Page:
A walk around Park Güell will reveal a fantastic collection of Gaudi creations, including the famous dragon which has become a symbol of Barcelona. This typical mosaic style can be seen all around the park. Gaudi´s collaborator, the architect Josep Maria Jujol, created much of the ceramic work himself, adding his signature and religious text to the pieces that went into the park. This fact was only recently discovered in 1964. The snake-like benches at the top of the park and the medallions on the ceiling of the ´Hall of a Hundred Columns´ are examples of his work. (These columns are hollow, and are part of the inventive drainage system of the park.)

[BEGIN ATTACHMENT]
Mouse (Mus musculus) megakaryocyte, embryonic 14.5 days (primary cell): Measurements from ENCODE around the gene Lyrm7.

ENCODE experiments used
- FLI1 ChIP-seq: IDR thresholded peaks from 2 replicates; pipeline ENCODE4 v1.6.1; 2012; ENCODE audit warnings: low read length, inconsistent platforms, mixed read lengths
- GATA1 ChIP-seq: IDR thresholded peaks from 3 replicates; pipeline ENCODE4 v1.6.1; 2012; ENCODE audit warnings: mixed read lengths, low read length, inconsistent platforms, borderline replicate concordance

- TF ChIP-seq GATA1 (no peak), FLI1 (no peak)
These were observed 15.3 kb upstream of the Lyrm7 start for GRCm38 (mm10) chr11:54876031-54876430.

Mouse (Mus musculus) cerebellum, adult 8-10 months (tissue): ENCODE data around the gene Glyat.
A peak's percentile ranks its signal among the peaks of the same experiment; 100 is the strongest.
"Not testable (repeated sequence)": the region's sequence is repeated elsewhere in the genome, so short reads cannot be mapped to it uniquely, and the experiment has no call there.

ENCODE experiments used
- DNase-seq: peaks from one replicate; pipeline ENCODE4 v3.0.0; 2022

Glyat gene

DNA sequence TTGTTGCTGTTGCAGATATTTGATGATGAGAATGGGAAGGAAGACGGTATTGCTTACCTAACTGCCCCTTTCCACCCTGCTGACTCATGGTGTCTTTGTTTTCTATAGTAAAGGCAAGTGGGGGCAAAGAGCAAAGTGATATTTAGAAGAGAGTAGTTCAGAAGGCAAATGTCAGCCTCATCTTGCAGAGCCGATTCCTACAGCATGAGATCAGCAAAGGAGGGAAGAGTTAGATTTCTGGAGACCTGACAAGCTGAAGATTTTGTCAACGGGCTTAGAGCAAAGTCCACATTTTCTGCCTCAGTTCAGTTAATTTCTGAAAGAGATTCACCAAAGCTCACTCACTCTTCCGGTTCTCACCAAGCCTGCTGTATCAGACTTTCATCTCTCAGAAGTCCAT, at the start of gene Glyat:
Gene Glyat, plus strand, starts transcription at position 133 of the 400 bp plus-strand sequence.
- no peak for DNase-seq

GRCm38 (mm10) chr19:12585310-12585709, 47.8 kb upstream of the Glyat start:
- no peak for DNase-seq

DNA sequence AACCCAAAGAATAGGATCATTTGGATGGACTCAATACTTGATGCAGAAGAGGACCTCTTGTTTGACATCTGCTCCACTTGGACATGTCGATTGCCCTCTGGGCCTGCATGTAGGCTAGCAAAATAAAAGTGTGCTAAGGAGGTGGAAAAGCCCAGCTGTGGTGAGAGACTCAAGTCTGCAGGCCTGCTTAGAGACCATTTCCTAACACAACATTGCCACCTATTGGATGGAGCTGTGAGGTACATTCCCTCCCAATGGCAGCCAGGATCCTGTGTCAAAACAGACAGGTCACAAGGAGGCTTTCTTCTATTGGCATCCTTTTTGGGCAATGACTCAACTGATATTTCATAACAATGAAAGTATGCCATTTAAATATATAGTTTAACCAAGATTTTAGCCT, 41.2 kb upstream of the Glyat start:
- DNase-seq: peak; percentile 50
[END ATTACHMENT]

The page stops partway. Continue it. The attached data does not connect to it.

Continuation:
There is a fantastic view of the city from the main arena where the benches are, and the walkway to this place is supported by tree-like pillars that seems to grow out of the ground like trees. Those of you with an eye for detail will notice the use of recycled everyday objects used in the mosaic decoration along the way, such as teacups and plates. At the beginning of the 20th century this kind of approach was quite new, and was inspired by the economic practice of cladding buildings with waste tiles.
The park was commissioned by Eusebi Güell, as a place to be enjoyed by the Barcelona aristocracy. Now of course everyone can enjoy it. The original intention was to create a housing complex, or ´garden city´, and you can see some of these houses throughout the park.
The house in which Antoni Gaudi lived is in the park, and this is now a museum that visitors can look around. Close to this is the colourful dragon sculpture, that everyone who visits the park should have their photo taken next to as a souvenir.